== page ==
Coming in the December 2020 issue, The famous RC GEEK Chris Wolfe wanted to return tothe process of repairing and refinishing a crashed E-flite P-39 Airacobra. Last time he used a combination of lightweight spackle and polycrylic finish to repair the airplane. From there, he applied multiple coats of primer (sanding in between coats) to smooth out the airplane and then painted the airframe. This out time, Chris is going to show the final finishing steps of panel lines and weathering that he applied to the model. These small things provide big results in adding realism to a nice looking scale model. And Chris reminds us to remember, when it comes to weathering, less is more!
The nice thing about using polycrylic on a foam aircraft is that it hardens the entire surface providing a hard coat to apply paint. Because of this, we can use a 0.5mm lead mechanical pencil to lightly draw panel lines over the entire model which provide a very convincing panel line. Once applied (using rulers, etc.), adding a light coat of 2x Rustoleum matte clear over the entire model protects the lines from smudging during the weathering process.
Simulate, not replicate
Weathering adds realism by simulating the appearance of years of use and abuse in the field. We will never be able to replicate all those years of intense exposure to the elements, we can only simulate it through the use of different tools and techniques to artificially make the model look aged. The tools I like to use for this are a selection of acrylic pigments and Tamiya Acrylic thinner for washes and oil streaks, an airbrush for fading and shading, and a fine Scotch-Brite pad for burnishing the surface and blending it all together. It’s important to have a good solid paint foundation for the application of the weathering so the clear coat used to protect the panel lines also protects the paint work as well!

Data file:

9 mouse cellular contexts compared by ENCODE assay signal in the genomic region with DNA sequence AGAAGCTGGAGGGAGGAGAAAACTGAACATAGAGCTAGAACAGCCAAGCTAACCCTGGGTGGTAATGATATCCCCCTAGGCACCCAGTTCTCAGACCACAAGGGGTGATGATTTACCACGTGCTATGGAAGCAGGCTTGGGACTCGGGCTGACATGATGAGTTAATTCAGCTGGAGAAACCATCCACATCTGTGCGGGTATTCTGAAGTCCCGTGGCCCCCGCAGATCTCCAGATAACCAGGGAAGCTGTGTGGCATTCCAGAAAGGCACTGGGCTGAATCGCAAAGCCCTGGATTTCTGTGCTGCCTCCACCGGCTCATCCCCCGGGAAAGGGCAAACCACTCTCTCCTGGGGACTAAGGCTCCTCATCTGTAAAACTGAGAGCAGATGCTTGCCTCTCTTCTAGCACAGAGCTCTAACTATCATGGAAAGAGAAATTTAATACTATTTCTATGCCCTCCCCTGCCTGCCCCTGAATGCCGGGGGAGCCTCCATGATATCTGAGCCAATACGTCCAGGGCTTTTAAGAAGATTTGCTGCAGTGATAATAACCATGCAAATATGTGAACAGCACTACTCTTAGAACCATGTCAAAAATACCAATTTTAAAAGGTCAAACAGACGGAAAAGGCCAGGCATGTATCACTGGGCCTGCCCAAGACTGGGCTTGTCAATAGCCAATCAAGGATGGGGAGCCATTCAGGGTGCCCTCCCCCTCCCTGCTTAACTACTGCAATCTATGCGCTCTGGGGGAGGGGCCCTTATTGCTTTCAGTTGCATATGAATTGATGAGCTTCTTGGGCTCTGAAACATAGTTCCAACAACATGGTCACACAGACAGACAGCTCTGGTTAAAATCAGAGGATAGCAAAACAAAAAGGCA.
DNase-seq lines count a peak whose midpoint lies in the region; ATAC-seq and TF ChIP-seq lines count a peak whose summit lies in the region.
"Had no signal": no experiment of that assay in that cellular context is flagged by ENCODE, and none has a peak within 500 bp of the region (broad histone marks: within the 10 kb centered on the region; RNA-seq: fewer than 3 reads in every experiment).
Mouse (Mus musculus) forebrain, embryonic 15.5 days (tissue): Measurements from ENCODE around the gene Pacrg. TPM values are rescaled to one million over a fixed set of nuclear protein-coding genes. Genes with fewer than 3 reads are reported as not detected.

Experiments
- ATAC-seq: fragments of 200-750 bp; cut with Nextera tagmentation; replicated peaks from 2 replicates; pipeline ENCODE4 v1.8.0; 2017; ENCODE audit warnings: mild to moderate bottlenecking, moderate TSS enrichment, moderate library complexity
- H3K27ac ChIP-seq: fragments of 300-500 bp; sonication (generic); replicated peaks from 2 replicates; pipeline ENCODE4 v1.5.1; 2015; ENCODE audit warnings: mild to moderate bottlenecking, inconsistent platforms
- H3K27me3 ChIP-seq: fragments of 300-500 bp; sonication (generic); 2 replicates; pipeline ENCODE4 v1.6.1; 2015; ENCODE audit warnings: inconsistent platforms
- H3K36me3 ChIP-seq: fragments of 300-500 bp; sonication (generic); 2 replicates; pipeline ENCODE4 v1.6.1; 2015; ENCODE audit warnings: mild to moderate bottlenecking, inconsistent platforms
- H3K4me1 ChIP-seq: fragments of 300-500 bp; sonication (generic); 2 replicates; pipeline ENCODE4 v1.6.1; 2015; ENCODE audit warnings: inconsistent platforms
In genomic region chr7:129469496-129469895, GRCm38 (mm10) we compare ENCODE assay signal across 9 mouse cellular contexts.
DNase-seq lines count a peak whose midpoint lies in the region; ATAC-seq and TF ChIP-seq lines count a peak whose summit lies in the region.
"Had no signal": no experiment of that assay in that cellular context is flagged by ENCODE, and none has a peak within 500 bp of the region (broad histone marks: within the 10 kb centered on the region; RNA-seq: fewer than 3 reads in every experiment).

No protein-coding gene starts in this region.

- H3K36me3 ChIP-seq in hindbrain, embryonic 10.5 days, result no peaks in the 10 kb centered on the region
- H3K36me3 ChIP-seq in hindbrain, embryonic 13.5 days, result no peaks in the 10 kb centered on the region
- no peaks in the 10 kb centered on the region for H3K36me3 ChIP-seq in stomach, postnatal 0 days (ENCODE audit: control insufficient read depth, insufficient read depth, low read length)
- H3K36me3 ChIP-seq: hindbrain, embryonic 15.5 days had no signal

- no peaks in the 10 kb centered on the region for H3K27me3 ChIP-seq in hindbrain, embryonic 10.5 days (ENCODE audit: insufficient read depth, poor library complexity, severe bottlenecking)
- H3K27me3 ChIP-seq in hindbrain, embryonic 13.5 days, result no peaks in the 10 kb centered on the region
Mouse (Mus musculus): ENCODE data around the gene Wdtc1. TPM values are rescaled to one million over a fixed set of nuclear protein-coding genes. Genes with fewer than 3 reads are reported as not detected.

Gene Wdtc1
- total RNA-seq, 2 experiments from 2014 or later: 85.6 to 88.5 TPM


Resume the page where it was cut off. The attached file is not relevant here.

CONTROL SURFACE FADING
When looking at pictures of P-39 Airacobras from WWII, it was apparent that the canvas covered control surfaces faded over time. This was simulated by airbrushing a lighter shade of color over the molded ribbing on the model. To achieve the lighter green shade, “Armour Sand” thinned with Enamel Thinner to the consistency of dirty thinner.
From there, the control surfaces were masked and the thinned paint was airbrushed over the control surface details. The beauty with the thin paint is that if more color is needed, simply perform another pass and repeat until the desired shade is achieved. Once applied, the surfaces were burnished down with a Scotch-Brite pad until the desired look was acheived. Note that the same was done on the underside with “Flat Gull Gray” used as the lighter color.
When it comes to gun and exhaust staining, remember less is more.
Be sure to watch out for the December Scale Special issue of MAN. Chris shows us a lot more techniques for finishing and weathering scale models.